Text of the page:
It is no secret that Harvard is a well-funded institution, and its professors are well-paid. While salaries of the highest paid faculty and staff at Harvard are listed in public tax filings, the compensation for the vast majority of Harvard faculty is not publicly available. In this article, I attempt to proxy the wealth of Harvard faculty using publicly available Massachusetts property records. I then use the housing values of professors to compare the wealth of tenured and non-tenured faculty, as well as across different academic disciplines.
I find that
I also find that tenured faculty are significantly more likely to have a housing record and have a significantly higher average house value than non-tenured faculty. There are also noticeable differences between departments in terms of distance to campus, but there is no such difference between tenured and non-tenured faculty. I also find no statistically significant relationship between academic influence, as measured by faculty’s h-indices, and housing value, but a significant positive correlation between academic influence and distance to Harvard.
The methodology for obtaining the data is provided at the end of the article.
In total, the dataset consists of 259 confirmed housing records out of 631 total professors in the Faculty of Arts and Sciences (FAS), which represents about 40%. The data may be missing for a variety of reasons, including an inability to confirm the professor’s occupancy in a property based on the available tools, or because some faculty may prefer to rent rather than own property.
The value of the average professor’s home was $1.4 million (median is $~1.3 million), about 55% higher than the average home value in Cambridge, MA, which is estimated to be around $900,000. The average distance between a professor’s house and the Harvard Science Center is 4.75 miles. The map below shows the location of Harvard faculty homes along with their corresponding prices. The large white dot represents Harvard University.
The relationship between the distance to Harvard and the value of a faculty member’s house is plotted below. There is a highly statistically significant negative relationship between the distance to Harvard and the value of a professor’s house.
Because of the large number of academic departments at Harvard, I aggregate the academic departments into four broad categories following Harvard’s classification of undergraduate concentrations: Arts and Humanities, Social Sciences, Pure Sciences, and School of Engineering and Applied Sciences (SEAS). Among the four departments, SEAS has the highest proportion of confirmed housing records, while the Arts and Humanities have the lowest proportion. This may be indicative of the ownership vs. renting division between different departments.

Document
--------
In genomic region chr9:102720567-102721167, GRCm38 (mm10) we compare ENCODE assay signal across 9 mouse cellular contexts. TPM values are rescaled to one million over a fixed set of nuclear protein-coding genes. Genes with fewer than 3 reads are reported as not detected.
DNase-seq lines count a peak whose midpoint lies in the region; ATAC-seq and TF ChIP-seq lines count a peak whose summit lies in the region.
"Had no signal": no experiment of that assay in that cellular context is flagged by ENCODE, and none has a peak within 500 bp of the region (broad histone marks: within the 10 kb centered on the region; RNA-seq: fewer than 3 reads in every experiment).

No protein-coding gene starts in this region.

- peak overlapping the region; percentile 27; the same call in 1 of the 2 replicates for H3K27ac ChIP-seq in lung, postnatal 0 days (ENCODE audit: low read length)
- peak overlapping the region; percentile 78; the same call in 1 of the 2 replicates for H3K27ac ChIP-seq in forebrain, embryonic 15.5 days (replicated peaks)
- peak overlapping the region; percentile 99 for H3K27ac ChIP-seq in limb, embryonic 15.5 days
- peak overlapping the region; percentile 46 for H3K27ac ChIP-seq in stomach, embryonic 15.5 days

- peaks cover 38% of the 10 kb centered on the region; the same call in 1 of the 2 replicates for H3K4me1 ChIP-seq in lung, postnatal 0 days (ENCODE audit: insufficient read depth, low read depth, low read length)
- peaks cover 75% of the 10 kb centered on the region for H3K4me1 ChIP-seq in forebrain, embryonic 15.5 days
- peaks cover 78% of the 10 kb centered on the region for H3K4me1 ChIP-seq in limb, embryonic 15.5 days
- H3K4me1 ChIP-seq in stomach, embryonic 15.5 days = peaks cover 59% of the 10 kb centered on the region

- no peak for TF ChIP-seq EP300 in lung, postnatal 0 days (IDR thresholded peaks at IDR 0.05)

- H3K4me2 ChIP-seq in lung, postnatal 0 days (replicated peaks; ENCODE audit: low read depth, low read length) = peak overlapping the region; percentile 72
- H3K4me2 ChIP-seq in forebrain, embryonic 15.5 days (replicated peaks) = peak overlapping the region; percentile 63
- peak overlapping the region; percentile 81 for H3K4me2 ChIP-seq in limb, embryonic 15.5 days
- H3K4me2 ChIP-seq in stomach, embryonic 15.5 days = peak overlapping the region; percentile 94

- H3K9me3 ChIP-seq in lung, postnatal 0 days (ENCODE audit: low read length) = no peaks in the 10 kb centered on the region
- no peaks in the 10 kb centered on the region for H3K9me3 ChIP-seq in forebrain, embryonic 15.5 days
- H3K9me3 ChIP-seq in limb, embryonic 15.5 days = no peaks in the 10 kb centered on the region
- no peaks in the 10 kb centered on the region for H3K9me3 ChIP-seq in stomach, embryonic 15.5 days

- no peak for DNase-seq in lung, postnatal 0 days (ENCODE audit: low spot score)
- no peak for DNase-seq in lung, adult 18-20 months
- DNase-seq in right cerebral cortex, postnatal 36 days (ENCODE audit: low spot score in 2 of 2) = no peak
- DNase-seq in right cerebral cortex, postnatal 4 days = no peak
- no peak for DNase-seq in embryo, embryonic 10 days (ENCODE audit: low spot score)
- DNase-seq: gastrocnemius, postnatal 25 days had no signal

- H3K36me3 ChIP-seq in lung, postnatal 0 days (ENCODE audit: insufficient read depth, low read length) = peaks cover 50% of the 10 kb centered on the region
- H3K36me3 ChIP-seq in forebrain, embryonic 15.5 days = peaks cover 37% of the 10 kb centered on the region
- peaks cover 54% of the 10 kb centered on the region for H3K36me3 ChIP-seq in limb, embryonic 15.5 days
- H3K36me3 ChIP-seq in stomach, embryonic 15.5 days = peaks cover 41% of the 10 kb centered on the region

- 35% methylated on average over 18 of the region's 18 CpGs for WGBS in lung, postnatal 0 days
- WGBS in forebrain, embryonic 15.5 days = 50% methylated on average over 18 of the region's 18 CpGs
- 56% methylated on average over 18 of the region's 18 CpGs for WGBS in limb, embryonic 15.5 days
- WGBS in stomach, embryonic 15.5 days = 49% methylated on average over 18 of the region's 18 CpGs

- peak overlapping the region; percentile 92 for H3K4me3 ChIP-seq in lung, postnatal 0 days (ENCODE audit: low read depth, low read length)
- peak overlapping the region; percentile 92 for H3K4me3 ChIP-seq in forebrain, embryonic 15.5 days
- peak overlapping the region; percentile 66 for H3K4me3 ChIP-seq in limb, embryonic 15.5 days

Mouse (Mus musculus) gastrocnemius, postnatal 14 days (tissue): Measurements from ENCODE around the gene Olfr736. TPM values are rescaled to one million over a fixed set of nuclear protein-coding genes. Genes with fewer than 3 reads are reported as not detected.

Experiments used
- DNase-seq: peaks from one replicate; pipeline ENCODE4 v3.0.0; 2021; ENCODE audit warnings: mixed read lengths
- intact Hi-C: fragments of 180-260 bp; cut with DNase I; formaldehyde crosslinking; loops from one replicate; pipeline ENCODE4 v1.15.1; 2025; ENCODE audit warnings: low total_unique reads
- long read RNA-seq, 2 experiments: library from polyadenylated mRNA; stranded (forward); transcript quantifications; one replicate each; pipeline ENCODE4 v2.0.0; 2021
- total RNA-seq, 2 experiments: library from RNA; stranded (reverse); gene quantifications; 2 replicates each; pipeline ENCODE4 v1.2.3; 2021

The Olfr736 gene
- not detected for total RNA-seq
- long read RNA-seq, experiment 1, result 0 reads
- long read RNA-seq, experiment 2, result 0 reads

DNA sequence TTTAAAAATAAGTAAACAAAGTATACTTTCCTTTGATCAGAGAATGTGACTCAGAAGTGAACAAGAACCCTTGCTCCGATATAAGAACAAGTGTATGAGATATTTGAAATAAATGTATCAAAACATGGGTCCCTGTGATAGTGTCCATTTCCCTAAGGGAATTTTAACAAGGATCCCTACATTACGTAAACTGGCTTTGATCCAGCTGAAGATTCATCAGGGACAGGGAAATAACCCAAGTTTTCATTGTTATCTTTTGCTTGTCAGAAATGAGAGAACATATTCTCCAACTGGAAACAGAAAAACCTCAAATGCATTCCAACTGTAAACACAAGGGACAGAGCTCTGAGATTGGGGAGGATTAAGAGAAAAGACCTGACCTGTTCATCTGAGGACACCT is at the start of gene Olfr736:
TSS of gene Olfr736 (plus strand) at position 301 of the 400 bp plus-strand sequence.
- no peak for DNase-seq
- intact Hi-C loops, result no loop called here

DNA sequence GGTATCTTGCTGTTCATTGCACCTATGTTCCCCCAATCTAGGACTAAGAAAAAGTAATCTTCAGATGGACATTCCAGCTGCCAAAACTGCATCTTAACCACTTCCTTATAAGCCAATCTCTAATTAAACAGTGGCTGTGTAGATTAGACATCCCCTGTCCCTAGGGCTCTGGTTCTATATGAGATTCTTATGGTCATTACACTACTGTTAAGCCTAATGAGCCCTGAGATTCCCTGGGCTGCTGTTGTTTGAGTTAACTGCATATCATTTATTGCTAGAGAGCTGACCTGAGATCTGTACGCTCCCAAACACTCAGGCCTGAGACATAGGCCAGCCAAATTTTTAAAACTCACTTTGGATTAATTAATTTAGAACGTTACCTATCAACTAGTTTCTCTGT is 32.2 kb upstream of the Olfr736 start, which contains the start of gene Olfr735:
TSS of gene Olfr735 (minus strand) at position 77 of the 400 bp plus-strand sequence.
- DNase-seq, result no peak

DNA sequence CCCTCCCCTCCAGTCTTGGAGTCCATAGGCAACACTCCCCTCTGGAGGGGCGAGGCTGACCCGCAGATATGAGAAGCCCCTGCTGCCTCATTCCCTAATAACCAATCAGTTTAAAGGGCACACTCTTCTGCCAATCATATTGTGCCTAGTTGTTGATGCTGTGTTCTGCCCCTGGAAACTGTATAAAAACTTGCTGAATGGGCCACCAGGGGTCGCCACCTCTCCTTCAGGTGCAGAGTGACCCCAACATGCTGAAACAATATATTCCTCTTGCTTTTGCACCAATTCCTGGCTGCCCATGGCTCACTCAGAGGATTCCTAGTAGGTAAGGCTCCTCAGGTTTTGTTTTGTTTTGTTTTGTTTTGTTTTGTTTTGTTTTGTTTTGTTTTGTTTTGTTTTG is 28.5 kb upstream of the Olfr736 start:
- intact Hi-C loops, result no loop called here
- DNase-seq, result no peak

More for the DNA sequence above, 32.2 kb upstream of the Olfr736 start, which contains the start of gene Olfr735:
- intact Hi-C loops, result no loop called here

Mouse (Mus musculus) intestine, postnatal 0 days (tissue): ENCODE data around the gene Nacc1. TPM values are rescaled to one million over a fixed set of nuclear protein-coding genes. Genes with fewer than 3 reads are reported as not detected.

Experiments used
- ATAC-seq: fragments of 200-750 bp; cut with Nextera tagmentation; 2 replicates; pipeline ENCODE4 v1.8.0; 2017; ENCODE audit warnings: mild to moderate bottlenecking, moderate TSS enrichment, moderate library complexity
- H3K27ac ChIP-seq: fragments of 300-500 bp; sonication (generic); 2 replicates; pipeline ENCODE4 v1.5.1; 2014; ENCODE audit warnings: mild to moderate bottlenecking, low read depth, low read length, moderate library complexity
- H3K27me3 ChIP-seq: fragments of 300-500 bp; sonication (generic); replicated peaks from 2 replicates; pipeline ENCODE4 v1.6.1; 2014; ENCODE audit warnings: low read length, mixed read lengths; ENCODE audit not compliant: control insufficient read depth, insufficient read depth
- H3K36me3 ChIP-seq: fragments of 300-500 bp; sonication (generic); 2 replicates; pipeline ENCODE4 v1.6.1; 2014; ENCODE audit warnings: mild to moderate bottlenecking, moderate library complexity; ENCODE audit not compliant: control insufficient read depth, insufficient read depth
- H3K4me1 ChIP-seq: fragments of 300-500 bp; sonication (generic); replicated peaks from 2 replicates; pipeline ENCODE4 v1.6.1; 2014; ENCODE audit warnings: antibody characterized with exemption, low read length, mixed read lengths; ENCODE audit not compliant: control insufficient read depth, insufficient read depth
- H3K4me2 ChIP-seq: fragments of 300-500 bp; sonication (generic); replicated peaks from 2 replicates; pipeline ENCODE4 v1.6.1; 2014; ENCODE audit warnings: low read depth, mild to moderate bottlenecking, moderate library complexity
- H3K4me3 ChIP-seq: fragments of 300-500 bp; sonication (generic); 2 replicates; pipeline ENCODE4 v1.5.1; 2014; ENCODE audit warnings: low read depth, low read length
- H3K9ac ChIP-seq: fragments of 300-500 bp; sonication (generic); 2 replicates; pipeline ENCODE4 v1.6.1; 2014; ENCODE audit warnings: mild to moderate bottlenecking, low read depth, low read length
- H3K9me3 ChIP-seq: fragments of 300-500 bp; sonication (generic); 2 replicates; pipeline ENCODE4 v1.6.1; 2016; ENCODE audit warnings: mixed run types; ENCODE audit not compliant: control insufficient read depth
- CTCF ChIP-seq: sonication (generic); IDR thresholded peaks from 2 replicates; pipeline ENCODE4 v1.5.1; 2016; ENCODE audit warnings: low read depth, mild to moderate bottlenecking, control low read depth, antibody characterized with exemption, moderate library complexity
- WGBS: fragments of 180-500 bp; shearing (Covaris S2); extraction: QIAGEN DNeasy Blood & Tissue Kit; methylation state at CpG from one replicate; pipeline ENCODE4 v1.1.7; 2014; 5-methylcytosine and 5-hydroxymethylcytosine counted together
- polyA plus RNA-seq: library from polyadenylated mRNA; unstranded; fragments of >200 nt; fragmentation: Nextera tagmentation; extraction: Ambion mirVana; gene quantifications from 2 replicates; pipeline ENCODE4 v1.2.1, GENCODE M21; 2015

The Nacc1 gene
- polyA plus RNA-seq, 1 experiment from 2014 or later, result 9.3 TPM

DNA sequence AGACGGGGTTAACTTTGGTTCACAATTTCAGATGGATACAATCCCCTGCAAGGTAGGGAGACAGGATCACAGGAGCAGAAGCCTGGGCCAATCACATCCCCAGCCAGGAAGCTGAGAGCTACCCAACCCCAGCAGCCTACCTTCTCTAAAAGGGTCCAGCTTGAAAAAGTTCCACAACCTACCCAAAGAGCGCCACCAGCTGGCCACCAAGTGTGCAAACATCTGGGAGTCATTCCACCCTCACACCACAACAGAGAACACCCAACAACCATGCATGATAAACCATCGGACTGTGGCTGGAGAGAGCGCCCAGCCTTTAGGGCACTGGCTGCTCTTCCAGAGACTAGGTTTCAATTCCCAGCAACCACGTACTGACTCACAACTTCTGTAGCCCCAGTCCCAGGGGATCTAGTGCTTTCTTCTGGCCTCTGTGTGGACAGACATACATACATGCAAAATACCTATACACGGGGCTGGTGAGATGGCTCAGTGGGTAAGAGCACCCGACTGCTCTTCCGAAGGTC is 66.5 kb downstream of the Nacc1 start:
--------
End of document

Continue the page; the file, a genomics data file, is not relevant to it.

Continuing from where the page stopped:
The average housing value by academic department is displayed in the below plot. These largely conform to “folk” expectations, with Social Sciences having the highest housing values and Arts and Humanities having the lowest.
However, there is a far greater difference in the average distance of each department’s house to the Harvard Science Center as shown in the plot below.
Part of this may be due to the choice of the Science Center as the point of comparison, and with the new SEAS offices in Allston, it may be that SEAS faculty prefer to live closer to Allston.
The map below shows the general distribution of faculty locations around Harvard colored by their department. There is no obvious pattern based on the map, but there does seem to be some evidence of faculty clustering together generally.
I classify non-tenured faculty as any faculty member with “Associate,” “Assistant,” or “of the Practice” in their title. This resulted in 457 tenured faculty (72%) and 174 non-tenured faculty (28%). Among tenured faculty, 219 (49%) had a housing record, while only 40 (23%) of non-tenured faculty had a confirmed housing record. This difference is to be expected, as non-tenured faculty would likely prefer to rent rather than buy houses if their employment status is more volatile and if their income is lower.
While there is a clear difference in the value of the housing, the distance to Harvard is not statistically significant. Part of the reason for this may be a tradeoff, where living farther from Harvard results in lower housing costs but involves higher transportation costs. Consequently, while the lower cost of living results in non-tenured faculty living slightly farther away from Harvard, the difference is not large enough to be statistically significant.
Finally, we can compare the differences in tenured and non-tenured faculty across departments. Of particular note is that SEAS has a large difference between the housing values of their tenured and non-tenured faculty. SEAS has the lowest average housing value among non-tenured faculty, while the second highest average housing value among tenured faculty. Notably, the Arts and Humanities have the lowest housing values among tenured faculty and the second lowest among non-tenured faculty.
The final piece of analysis I consider is the relationship between a professor’s housing and their academic influence. I use a professor’s h-index as their main measure of academic influence. While there are valid criticisms of h-index as a reliable measure, it is sufficient for the purposes of this analysis.